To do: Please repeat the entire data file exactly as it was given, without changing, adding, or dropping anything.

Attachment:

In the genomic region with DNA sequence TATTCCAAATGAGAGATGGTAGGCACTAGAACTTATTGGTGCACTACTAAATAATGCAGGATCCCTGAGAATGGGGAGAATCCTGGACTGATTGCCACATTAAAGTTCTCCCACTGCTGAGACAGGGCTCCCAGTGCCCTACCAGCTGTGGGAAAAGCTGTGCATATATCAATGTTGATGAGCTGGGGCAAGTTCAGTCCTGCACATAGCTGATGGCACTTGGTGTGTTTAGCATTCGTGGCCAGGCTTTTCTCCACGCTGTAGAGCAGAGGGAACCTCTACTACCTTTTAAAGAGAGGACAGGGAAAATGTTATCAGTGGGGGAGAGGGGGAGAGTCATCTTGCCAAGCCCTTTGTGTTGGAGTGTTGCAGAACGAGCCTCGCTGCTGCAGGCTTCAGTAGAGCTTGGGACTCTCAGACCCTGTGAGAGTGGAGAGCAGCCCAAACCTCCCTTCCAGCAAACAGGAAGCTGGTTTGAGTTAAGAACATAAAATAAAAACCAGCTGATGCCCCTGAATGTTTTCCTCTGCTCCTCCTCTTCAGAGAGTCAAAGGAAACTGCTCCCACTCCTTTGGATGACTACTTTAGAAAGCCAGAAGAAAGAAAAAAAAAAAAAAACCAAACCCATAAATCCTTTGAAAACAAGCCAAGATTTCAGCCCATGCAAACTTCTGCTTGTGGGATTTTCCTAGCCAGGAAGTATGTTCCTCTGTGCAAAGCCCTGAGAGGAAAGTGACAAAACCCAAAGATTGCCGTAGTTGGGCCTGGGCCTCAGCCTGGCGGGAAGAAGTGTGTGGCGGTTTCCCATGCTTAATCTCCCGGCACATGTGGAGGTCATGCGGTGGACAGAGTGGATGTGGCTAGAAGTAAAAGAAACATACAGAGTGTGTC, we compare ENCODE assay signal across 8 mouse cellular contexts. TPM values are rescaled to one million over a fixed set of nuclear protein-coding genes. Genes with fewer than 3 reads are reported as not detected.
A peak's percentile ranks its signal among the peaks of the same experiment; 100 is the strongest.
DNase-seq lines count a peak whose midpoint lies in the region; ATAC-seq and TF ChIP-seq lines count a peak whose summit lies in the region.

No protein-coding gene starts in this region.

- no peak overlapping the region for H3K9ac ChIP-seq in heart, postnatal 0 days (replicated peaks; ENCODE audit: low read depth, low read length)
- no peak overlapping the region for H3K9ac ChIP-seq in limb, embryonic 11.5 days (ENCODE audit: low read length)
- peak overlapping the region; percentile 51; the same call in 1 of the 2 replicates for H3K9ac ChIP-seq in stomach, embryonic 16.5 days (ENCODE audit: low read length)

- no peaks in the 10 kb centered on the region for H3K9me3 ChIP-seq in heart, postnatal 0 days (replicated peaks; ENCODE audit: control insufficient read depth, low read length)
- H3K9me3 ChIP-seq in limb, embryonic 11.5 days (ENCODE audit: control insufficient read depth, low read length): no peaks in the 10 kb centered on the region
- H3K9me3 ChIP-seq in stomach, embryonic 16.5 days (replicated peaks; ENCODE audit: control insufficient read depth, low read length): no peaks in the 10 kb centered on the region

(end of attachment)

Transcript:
In the genomic region with DNA sequence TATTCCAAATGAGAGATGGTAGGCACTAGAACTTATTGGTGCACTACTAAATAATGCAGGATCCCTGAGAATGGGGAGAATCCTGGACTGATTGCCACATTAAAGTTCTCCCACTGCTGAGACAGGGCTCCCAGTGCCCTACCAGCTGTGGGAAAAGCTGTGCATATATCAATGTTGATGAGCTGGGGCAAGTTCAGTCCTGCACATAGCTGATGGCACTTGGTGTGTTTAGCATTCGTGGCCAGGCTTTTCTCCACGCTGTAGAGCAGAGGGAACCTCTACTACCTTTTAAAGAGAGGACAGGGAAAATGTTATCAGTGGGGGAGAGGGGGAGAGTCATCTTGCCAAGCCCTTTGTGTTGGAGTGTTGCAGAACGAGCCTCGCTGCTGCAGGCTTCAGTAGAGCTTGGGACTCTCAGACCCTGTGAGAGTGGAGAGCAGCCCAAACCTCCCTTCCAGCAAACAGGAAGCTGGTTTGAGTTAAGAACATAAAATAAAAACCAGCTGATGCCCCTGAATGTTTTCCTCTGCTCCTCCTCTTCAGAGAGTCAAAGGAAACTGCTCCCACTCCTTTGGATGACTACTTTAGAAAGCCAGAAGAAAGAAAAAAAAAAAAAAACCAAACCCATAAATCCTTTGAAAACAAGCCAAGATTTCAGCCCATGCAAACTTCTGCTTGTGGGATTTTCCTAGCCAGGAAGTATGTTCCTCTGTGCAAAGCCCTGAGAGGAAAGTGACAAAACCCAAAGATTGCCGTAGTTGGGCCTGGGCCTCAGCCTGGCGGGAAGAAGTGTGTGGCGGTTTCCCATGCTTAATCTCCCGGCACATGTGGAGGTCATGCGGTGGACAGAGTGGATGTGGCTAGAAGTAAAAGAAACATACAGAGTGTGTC, we compare ENCODE assay signal across 8 mouse cellular contexts. TPM values are rescaled to one million over a fixed set of nuclear protein-coding genes. Genes with fewer than 3 reads are reported as not detected.
A peak's percentile ranks its signal among the peaks of the same experiment; 100 is the strongest.
DNase-seq lines count a peak whose midpoint lies in the region; ATAC-seq and TF ChIP-seq lines count a peak whose summit lies in the region.

No protein-coding gene starts in this region.

- no peak overlapping the region for H3K9ac ChIP-seq in heart, postnatal 0 days (replicated peaks; ENCODE audit: low read depth, low read length)
- no peak overlapping the region for H3K9ac ChIP-seq in limb, embryonic 11.5 days (ENCODE audit: low read length)
- peak overlapping the region; percentile 51; the same call in 1 of the 2 replicates for H3K9ac ChIP-seq in stomach, embryonic 16.5 days (ENCODE audit: low read length)

- no peaks in the 10 kb centered on the region for H3K9me3 ChIP-seq in heart, postnatal 0 days (replicated peaks; ENCODE audit: control insufficient read depth, low read length)
- H3K9me3 ChIP-seq in limb, embryonic 11.5 days (ENCODE audit: control insufficient read depth, low read length): no peaks in the 10 kb centered on the region
- H3K9me3 ChIP-seq in stomach, embryonic 16.5 days (replicated peaks; ENCODE audit: control insufficient read depth, low read length): no peaks in the 10 kb centered on the region